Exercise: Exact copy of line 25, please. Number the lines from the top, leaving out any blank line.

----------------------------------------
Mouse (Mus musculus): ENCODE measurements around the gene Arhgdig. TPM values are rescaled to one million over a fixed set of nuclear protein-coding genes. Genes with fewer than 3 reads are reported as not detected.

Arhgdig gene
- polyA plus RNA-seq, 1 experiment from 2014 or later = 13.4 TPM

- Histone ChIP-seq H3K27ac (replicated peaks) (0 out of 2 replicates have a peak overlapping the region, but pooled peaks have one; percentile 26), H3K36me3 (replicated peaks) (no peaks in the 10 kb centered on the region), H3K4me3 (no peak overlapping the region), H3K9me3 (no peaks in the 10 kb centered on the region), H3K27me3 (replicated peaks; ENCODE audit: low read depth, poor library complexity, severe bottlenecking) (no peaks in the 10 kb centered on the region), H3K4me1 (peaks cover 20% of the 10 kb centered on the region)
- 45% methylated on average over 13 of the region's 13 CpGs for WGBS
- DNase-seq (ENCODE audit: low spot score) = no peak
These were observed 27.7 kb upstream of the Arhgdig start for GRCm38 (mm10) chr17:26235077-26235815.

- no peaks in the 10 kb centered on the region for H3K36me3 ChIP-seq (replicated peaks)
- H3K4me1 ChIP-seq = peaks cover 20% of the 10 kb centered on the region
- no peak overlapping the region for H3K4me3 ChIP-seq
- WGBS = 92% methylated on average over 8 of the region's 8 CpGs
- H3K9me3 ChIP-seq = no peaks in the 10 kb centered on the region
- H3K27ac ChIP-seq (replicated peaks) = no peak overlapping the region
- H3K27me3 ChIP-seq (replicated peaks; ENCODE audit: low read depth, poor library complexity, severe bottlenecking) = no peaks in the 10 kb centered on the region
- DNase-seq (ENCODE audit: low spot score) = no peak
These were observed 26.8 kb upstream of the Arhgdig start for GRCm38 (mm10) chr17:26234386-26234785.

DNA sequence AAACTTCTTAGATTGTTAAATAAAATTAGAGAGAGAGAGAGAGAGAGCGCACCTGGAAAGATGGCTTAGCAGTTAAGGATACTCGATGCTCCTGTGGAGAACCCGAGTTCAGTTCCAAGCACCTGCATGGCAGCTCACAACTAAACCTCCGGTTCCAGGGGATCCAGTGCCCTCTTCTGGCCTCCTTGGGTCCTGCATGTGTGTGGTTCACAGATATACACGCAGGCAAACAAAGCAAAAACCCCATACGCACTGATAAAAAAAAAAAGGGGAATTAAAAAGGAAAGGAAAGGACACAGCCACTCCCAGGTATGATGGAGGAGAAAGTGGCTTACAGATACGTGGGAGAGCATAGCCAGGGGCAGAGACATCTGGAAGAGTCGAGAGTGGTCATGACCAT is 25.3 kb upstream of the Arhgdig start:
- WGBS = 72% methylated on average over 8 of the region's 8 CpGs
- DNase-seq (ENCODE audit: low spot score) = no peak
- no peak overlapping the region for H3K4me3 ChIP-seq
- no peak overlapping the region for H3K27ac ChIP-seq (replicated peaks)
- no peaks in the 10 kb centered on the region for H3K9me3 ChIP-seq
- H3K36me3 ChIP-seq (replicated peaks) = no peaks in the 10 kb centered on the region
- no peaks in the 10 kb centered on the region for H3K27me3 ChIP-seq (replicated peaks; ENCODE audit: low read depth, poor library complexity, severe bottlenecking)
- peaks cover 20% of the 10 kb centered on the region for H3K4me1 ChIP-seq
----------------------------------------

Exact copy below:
- peaks cover 20% of the 10 kb centered on the region for H3K4me1 ChIP-seq